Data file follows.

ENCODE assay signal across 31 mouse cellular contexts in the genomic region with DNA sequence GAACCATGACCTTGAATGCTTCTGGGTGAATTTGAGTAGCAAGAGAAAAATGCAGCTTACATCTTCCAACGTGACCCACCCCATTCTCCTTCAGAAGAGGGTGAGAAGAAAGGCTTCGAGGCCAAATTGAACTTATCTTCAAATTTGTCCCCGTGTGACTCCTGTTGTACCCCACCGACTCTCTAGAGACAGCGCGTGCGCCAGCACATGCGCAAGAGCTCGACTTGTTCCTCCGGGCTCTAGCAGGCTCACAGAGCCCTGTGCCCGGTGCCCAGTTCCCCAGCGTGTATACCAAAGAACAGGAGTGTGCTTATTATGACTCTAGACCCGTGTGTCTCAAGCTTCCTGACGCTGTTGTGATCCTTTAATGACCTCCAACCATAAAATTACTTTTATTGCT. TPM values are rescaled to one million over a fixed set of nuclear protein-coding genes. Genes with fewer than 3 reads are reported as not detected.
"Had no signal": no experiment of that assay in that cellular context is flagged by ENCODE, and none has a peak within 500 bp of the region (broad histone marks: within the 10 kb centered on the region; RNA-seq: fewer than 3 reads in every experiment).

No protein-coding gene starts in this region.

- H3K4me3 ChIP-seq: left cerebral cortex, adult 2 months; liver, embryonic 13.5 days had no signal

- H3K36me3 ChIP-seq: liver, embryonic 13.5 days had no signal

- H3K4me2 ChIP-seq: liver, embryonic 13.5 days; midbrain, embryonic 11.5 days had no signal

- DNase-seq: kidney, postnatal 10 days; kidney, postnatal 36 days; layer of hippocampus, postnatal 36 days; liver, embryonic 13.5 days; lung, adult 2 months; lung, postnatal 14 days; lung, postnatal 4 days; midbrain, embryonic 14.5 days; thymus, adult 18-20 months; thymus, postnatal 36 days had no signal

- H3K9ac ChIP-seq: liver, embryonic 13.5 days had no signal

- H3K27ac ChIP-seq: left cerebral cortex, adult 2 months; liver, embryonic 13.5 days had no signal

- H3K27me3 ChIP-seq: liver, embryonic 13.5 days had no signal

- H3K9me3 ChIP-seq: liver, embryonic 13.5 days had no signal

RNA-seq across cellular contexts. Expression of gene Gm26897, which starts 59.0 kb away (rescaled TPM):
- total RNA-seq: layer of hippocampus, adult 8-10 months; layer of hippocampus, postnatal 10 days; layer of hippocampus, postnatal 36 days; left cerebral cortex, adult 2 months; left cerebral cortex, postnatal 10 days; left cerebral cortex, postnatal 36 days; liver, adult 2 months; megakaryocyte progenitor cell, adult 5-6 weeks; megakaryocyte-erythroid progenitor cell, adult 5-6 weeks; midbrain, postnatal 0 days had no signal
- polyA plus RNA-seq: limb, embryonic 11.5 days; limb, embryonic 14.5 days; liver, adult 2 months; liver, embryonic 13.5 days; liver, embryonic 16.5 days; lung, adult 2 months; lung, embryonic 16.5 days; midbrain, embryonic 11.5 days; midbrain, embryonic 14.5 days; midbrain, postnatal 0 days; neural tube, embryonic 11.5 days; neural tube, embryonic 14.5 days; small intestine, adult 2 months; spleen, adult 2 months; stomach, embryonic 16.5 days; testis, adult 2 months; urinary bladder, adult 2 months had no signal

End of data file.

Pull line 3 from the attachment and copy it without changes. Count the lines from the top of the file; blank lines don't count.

No protein-coding gene starts in this region.